Care, Care & Community in Morocco by Lucy Marchant
Choosing my project
Last year I volunteered in Romania on a Care project with another charity, and was quite disappointed by the lack of organisation and safety regulation on the project. I felt that I was not able to help at the orphanage to the best of my ability, and that if I had a personal problem I would not be able to turn to a staff member for help. That is why, this year, having decided to volunteer again, I chose to research charities and individual projects more thoroughly to guarantee a safe and productive experience. This search led me to Projects Abroad. The wealth of information about host countries, projects and families impressed me greatly.
I knew I wanted to do another care project, and eventually decided that the 2 Week Special option worked best for me. I would definitely recommend this project to other volunteers in my age group (16-19) as it means you will be safe and left wanting for nothing, due to the attentiveness of accompanying staff while on your project.
Once I had decided the nature of my project, all that was left to choose was the location. After looking through the wide range of options, I chose Morocco for a variety of reasons. Practically, there were the shorter flight times and lower price tag, but more important was my desire to visit the African continent, experience a Muslim culture (particularly during Ramadan!) and immerse myself in the local traditions of Morocco.
My first impressions
As I had gathered from my research, the Morocco Care and Community 2 Week Special was a very well-organised project from the outset. There were two other volunteers on my flight, which took the pressure off travelling alone. When we arrived in Casablanca airport we were greeted by a staff member who drove us into Rabat and walked us to our accommodation: the house of a local family in the medina.
The house was beautiful, spacious and located in the most buzzing part of the medina, with fantastic views of the street market and local mosques from the roof. The three of us shared a bedroom on the second floor, with comfortable sofa beds and a bathroom to ourselves. The family we stayed with welcomed us with open arms. On the first night there was an occasional language barrier, but my broken French, and the fantastic English of our house mum’s son and daughter, helped us through. Our first meal was the Ramadan breakfast, where we first fell in love with Moroccan tea!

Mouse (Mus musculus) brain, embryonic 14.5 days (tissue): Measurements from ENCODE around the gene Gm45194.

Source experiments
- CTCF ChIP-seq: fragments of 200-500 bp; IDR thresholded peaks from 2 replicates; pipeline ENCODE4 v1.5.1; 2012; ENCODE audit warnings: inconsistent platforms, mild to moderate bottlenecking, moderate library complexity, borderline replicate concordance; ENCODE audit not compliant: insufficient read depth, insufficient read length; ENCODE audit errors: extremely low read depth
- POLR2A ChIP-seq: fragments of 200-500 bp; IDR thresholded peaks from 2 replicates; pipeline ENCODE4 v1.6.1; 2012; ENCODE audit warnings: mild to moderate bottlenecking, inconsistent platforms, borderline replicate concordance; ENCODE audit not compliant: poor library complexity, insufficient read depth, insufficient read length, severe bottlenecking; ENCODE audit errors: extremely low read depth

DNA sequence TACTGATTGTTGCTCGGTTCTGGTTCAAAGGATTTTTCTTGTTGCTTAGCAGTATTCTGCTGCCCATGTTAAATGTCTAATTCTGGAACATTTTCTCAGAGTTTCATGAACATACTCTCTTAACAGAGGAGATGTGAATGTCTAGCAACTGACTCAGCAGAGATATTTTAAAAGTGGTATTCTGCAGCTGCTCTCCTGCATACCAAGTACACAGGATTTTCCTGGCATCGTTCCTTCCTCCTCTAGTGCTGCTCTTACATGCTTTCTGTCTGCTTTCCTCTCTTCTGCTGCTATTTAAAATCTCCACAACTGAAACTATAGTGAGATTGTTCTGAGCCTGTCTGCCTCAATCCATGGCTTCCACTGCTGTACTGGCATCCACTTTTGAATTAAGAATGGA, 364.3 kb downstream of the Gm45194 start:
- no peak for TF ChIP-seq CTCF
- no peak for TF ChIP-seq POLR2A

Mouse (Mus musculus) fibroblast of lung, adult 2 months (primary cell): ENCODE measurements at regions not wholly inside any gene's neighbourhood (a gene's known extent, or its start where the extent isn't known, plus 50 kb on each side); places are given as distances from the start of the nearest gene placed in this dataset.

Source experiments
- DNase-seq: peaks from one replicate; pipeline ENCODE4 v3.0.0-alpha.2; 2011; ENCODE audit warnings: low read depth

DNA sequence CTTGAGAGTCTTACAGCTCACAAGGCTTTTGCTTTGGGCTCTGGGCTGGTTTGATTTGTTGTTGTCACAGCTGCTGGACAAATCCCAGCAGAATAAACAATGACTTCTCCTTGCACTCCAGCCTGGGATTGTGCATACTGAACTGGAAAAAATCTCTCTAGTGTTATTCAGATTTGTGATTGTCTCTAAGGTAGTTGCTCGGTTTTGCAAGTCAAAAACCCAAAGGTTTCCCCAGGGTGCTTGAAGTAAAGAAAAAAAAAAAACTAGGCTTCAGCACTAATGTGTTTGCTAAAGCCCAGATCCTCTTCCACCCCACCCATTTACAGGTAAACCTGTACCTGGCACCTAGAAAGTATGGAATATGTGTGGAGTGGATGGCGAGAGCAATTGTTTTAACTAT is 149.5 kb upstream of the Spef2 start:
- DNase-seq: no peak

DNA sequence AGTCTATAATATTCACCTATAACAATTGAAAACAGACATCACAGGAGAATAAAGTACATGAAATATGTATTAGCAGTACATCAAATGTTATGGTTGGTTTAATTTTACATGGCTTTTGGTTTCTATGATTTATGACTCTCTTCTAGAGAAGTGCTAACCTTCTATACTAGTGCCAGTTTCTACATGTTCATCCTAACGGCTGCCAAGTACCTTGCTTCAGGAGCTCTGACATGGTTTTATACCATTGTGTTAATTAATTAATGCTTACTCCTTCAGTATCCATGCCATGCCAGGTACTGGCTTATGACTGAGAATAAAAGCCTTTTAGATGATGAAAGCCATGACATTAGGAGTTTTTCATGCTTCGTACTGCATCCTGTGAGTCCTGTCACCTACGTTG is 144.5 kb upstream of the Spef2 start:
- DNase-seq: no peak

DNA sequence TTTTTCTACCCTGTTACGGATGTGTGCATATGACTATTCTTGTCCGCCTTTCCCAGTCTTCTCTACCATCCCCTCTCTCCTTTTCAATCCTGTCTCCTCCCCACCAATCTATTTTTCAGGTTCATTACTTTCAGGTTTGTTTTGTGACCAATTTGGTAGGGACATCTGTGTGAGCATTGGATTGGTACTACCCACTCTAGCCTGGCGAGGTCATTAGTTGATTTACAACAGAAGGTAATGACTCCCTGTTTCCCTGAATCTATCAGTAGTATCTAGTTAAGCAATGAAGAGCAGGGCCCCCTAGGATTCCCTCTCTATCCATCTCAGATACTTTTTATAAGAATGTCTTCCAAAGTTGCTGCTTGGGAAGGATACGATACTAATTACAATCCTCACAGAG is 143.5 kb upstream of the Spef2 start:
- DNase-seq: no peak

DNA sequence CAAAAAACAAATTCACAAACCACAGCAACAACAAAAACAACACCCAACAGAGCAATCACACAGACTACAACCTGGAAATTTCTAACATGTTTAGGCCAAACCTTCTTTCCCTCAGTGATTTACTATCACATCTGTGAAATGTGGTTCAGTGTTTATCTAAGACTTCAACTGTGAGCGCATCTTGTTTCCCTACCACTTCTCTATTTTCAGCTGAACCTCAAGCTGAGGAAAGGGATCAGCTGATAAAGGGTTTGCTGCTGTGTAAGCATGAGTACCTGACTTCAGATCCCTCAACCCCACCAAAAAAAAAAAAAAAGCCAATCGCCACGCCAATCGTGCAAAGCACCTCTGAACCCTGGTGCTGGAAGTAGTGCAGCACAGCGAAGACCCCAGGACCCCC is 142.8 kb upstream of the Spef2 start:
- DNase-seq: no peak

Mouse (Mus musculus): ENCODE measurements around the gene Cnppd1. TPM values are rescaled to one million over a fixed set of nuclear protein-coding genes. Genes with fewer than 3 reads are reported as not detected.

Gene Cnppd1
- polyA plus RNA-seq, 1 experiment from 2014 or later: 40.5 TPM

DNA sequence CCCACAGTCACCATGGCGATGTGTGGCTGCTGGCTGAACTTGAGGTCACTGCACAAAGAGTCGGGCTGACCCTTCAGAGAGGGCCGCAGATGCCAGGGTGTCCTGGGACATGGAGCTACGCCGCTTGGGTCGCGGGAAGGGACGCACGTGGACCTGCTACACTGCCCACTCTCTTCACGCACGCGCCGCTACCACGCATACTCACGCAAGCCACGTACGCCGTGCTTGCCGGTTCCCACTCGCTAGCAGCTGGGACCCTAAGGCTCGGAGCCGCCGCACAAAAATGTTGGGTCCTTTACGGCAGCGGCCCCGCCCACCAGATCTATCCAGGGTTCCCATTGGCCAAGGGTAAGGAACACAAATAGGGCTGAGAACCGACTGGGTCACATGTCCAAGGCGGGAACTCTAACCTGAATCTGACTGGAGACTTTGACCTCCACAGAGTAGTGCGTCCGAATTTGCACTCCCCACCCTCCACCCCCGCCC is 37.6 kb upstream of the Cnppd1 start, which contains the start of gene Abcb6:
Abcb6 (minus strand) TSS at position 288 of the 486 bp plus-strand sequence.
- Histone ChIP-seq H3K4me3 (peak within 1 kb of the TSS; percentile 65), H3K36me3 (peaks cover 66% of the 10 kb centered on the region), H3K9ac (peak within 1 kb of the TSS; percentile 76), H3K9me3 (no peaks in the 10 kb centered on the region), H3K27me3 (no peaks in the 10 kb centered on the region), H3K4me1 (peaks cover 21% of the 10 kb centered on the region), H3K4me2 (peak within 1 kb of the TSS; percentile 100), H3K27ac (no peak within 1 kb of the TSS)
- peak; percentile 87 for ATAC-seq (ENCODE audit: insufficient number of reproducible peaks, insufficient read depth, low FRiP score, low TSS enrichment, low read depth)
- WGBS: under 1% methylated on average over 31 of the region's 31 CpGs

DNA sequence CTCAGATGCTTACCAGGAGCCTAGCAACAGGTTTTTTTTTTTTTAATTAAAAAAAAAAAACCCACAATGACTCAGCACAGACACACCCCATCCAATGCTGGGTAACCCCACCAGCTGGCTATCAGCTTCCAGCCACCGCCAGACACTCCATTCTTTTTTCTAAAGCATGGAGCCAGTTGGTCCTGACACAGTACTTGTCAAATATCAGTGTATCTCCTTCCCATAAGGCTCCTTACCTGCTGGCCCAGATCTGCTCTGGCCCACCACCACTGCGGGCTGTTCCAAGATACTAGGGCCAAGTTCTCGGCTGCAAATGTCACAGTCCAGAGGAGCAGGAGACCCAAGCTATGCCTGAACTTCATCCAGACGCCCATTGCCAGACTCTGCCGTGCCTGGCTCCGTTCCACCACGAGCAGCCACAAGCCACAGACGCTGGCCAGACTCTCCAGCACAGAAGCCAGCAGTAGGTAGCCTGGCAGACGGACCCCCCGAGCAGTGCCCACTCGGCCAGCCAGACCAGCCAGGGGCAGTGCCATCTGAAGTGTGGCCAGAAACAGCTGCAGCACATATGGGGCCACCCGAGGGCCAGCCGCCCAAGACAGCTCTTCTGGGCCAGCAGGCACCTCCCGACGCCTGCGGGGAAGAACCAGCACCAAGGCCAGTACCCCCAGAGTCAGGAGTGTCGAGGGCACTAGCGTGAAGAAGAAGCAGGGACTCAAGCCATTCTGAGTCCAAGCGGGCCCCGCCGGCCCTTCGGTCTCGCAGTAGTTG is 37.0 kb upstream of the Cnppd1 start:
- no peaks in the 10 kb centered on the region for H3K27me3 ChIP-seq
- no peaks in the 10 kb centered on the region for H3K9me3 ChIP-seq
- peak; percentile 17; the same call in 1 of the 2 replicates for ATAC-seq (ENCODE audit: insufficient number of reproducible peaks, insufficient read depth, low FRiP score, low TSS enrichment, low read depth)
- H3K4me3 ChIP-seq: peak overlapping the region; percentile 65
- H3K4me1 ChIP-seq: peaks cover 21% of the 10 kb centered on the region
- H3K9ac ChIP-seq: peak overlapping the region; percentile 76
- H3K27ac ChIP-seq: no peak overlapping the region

The next morning we were given information packs detailing the next two weeks of activities, and taken to meet the other volunteers.
My Care project
For the next two weeks, excluding the weekend, we spent the hours between 10am and 12pm at AMESIP – a sort of day school for under-privileged children. We joined in and helped with a variety of activities, from sack races and skipping to arts, crafts and musical chairs. I enjoyed getting my face painted, helping my team to a respectable second place in the football tournament and teaching the children some of my own songs and games. The kids were all well-behaved and enthusiastic to the last degree, and by the end of our trip I felt I knew many of them extremely well. It was with a heavy heart, after a lively water fight and an emotional Thank You song, that we said our goodbyes on the final day of our placement.
My Community project
After eating lunch with our host families, we started at our second placement, where we were joined by some other volunteers. At an education centre for older pupils, we helped with the construction of a cafe in the garden and with the maintenance of the centre’s outer wall. As a team we worked on mixing cement, sanding and painting walls, and constructing metal foundations for the building. A particular highlight was decorating the outer wall of the centre with pictures of butterflies, the globe and the word ‘Welcome’ in a dozen language on our last day. We even painted our hands, and the hands of local children, to press against the wall!
Free time in Morocco
Almost every evening during our stay we were involved in some sort of social outing or activity. We visited local cafes for ice cream, took a lesson in Moroccan history and culture and, best of all, had the chance to dance along to a live Moroccan band on our music and henna night. At the weekend we were able to have a look around the exotic gardens in Sale, as well as taking a day trip to the beautiful city of Fez. While there, we were shown around the medina by an expert tour guide and picked up some fantastic souvenirs along the way. Each and every one of our free time activities was well-organised and enjoyable.
Back in Scotland
Packing up my bags and saying goodbye to my host family, the staff and my fellow volunteers was an extremely difficult thing to do. I made some truly amazing friends on my trip who I hope to stay in touch with for a long time. It’s been a couple of months since I returned home but I still miss the people and the placement a lot. I would recommend a similar project to anyone looking to have a fun time in a great country while doing something worthwhile!
Ce témoignage de volontaire peut faire référence à des actions impliquant des orphelinats. Retrouvez plus d’informations sur la vision actuelle de Projects Abroad au sujet du volontariat dans les orphelinats et la réorientation de nos actions vers des projets d’aide à l’enfance à dimension communautaire.
Ce témoignage est basé sur l’expérience unique d’un volontaire à un certain moment donné. Nos projets s’adaptent constamment aux besoins locaux, ils évoluent au fur et à mesure que des volontaires s’impliquent et s’adaptent aux saisons, ainsi votre expérience sur place pourra être différente de celle décrite ici. Pour en savoir plus sur cette mission, vous pouvez consulter la page de ce projet ou bien contacter l’un de nos conseillers de volontaires.